The train system is operating near peak capacity. Any deviation from schedule is going to ruin the entire rush hour. You get miles of traffic jams only with trains.


Propably because the platform is not yet free or they can't yet get a route to the platform (because some other trains need to pass through first)?


That's not what @socrates1998 said, though. The platform isn't in use if the reason the train stops is that the driver wants to arrive precisely on schedule.


A station becoming unexpectedly busy may have knock-on effects (e.g. taking longer to make your way through and thus missing a train), so it might not be a net benefit.


assumptions. If you can get out early and start the next leg of the trip, that's better than waiting inside the train and be locked to predefined gates.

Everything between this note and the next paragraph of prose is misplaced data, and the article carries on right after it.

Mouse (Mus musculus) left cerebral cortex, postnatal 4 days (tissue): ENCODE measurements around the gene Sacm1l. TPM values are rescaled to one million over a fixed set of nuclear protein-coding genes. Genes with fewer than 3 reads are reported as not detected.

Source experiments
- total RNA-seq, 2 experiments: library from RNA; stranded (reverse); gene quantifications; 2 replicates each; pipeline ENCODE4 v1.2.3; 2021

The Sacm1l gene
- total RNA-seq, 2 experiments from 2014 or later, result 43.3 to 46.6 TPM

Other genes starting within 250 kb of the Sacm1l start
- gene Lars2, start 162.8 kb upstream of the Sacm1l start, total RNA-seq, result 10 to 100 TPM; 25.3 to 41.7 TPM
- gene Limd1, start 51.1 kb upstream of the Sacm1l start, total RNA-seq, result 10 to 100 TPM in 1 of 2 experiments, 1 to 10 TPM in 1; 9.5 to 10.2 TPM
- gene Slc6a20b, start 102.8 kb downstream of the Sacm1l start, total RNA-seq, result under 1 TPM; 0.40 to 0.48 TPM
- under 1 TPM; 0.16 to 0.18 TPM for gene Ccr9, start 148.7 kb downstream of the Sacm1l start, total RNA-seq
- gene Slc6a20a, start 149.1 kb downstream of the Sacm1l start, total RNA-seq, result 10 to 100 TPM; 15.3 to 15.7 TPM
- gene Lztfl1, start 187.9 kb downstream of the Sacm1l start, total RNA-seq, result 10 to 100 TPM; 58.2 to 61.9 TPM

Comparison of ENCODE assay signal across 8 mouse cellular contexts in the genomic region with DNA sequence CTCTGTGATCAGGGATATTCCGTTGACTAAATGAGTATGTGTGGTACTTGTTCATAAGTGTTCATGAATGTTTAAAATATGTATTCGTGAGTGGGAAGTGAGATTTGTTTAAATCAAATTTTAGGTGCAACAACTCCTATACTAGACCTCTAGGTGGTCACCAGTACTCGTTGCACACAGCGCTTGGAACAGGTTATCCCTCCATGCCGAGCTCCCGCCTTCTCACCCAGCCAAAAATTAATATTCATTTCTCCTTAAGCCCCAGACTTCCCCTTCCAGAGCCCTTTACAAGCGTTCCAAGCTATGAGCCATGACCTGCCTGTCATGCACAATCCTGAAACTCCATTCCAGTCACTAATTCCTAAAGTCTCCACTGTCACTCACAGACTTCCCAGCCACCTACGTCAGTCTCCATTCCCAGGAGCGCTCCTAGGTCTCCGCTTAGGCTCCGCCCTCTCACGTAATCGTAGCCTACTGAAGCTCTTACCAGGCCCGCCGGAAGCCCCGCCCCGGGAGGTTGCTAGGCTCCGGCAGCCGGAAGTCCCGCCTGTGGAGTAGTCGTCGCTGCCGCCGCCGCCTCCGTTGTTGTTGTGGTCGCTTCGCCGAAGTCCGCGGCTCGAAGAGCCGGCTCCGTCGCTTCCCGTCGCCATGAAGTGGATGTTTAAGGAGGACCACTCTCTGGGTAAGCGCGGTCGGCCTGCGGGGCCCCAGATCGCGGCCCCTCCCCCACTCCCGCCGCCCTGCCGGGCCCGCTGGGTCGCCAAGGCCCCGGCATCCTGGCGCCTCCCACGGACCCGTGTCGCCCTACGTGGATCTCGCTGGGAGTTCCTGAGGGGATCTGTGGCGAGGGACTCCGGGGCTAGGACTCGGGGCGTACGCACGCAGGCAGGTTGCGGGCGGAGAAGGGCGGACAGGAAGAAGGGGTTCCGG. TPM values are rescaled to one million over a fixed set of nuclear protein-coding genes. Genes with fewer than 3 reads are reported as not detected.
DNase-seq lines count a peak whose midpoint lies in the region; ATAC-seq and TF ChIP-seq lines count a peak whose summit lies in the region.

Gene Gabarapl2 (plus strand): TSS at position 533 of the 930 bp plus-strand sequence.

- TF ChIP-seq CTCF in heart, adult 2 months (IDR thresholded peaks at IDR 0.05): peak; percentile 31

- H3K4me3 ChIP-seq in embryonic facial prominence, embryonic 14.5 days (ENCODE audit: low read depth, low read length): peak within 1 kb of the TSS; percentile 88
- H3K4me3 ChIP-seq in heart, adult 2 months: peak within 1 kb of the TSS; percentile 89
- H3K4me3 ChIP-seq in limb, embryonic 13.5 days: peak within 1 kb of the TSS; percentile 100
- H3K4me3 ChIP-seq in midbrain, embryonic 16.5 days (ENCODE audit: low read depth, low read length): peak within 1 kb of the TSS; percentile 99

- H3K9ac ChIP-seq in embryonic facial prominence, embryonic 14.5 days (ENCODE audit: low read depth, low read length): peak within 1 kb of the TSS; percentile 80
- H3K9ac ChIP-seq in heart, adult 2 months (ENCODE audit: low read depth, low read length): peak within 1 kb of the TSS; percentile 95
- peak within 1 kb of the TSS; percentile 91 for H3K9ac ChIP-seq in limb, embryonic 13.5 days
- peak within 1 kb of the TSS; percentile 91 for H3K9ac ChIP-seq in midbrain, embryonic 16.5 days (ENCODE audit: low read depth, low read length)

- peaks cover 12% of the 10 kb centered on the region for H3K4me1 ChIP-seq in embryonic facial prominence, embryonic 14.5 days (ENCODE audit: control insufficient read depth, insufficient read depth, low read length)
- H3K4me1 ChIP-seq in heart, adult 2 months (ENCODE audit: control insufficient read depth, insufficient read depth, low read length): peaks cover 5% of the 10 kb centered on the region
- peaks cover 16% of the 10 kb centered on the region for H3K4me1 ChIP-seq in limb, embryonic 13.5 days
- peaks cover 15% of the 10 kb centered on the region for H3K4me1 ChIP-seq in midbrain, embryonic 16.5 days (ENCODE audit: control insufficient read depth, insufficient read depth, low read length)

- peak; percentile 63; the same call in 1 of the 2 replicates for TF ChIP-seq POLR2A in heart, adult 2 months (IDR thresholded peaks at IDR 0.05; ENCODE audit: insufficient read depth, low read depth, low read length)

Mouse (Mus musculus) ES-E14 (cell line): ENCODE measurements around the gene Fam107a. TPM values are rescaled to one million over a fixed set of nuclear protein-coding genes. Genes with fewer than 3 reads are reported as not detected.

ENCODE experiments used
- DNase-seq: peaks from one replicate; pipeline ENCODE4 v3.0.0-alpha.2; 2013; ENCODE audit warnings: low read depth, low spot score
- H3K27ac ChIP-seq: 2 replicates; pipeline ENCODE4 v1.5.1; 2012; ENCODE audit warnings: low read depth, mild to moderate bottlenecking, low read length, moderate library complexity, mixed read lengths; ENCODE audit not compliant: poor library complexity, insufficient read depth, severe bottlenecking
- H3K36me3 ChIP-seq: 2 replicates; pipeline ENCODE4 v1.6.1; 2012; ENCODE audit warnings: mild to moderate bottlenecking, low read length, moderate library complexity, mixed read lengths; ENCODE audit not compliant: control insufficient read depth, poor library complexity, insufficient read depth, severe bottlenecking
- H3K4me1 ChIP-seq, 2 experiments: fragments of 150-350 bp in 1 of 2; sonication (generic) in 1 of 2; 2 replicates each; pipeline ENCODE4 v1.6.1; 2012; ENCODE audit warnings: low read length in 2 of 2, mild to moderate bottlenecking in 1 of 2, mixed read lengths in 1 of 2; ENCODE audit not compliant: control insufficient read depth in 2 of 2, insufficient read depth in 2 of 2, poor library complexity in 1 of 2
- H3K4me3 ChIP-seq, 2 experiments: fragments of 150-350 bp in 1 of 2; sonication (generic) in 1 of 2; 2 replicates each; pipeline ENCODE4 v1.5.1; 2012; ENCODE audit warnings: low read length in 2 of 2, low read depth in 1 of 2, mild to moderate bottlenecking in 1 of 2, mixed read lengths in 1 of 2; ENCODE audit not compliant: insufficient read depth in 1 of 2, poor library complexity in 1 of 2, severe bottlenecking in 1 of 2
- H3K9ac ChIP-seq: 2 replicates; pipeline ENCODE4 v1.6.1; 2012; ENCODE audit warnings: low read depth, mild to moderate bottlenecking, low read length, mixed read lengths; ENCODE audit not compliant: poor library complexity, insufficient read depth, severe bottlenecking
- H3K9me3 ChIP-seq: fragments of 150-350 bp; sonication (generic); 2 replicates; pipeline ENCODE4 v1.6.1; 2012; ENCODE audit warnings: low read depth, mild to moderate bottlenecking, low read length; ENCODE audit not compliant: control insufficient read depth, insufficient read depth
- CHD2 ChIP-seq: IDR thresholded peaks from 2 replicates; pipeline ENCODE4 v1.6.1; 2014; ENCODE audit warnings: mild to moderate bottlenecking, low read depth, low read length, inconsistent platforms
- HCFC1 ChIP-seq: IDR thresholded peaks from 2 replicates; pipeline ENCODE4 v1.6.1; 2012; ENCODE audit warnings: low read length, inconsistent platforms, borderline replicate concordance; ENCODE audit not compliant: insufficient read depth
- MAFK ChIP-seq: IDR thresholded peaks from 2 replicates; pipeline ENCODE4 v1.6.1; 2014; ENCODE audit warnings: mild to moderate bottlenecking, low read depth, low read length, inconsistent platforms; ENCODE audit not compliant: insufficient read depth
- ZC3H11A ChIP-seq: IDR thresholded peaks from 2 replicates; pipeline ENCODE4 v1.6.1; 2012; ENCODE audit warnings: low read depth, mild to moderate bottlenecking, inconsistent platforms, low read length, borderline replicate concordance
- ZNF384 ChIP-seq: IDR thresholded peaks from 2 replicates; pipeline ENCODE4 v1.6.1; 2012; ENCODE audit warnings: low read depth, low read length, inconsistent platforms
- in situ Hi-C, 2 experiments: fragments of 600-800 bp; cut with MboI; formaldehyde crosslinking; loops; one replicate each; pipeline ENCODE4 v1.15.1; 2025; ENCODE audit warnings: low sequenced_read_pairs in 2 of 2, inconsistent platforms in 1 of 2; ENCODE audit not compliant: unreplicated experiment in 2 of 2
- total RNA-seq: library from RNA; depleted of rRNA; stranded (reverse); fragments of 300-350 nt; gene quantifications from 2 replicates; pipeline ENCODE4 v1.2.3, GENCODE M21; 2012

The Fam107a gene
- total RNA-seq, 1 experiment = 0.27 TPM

The opportunities of an idling train, accessible at a platform greatly outweighs a non acessible idling train


Progression:

In Japan, people are nervous if a train departs early/late by 30 seconds.

In Switzerland, people are nervous when a train is 2 minutes late.

In Germany, people are nervous when a train is 10 minutes late (unless you are passing through Frankfurt, where you can expect 30 minutes)

In Italy, people are happy a train shows up (hello Naples).


To be honest, a train leaving early is a lot worse than leaving late. It means you show up at the right time, and you lose it - not cool at all.


Yes, by some quirk of fate I used to do navigation prompting for bus timed-course competitions; professional drivers on an unfamiliar route with a precise schedule to achieve. I'd shout-out current location, upcoming hazards and traffic controls, distance and time to next stop etc